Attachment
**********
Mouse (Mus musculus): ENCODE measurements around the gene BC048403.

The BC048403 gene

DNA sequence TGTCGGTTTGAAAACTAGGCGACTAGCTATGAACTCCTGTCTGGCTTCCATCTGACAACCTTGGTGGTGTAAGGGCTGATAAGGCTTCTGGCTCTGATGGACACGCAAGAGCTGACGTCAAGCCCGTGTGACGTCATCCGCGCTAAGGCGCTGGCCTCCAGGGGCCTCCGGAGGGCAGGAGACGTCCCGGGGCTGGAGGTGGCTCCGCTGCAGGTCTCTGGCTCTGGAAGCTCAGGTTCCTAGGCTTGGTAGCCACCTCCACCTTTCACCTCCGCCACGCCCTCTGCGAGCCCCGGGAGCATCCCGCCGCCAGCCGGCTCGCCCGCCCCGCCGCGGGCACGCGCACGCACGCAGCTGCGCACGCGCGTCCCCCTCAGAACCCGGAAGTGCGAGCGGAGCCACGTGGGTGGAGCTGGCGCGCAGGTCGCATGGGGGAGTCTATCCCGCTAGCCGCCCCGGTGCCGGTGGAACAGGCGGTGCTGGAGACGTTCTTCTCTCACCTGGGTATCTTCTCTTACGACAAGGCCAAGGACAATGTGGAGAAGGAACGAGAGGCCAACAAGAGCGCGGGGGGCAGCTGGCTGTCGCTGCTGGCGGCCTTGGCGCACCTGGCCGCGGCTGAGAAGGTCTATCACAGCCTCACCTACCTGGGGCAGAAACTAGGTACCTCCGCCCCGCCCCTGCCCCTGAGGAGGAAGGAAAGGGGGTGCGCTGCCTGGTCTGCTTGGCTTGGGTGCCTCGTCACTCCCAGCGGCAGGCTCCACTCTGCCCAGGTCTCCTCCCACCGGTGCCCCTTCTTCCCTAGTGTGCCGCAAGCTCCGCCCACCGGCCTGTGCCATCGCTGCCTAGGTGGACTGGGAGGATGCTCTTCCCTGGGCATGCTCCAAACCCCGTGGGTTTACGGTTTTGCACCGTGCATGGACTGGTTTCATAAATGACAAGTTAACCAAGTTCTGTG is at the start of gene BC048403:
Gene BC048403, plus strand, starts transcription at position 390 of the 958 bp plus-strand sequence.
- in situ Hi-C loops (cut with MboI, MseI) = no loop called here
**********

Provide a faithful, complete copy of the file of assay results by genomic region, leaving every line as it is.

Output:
Mouse (Mus musculus): ENCODE measurements around the gene BC048403.

The BC048403 gene

DNA sequence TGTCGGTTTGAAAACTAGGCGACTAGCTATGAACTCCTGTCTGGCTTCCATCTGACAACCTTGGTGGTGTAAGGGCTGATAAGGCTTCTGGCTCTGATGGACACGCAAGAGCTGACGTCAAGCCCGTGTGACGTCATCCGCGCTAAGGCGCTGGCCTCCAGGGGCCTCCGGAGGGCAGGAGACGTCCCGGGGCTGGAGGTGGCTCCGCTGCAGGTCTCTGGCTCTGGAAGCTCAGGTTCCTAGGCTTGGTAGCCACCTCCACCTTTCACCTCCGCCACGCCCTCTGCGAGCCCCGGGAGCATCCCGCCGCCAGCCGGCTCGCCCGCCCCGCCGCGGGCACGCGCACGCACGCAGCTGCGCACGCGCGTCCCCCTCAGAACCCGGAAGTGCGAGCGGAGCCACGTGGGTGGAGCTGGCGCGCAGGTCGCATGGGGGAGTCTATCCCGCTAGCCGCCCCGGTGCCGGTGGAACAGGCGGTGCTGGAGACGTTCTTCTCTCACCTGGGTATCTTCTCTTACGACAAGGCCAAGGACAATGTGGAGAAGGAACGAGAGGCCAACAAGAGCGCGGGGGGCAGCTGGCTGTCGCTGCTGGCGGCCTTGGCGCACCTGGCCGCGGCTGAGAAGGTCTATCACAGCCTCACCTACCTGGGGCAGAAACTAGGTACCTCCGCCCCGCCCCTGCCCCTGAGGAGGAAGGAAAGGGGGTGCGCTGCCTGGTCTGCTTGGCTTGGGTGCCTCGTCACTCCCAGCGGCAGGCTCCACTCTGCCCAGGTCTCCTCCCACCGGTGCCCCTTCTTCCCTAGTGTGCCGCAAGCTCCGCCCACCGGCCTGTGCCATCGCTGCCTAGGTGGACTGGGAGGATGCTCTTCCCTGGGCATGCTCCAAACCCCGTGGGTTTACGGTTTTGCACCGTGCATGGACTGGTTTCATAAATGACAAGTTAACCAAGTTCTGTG is at the start of gene BC048403:
Gene BC048403, plus strand, starts transcription at position 390 of the 958 bp plus-strand sequence.
- in situ Hi-C loops (cut with MboI, MseI) = no loop called here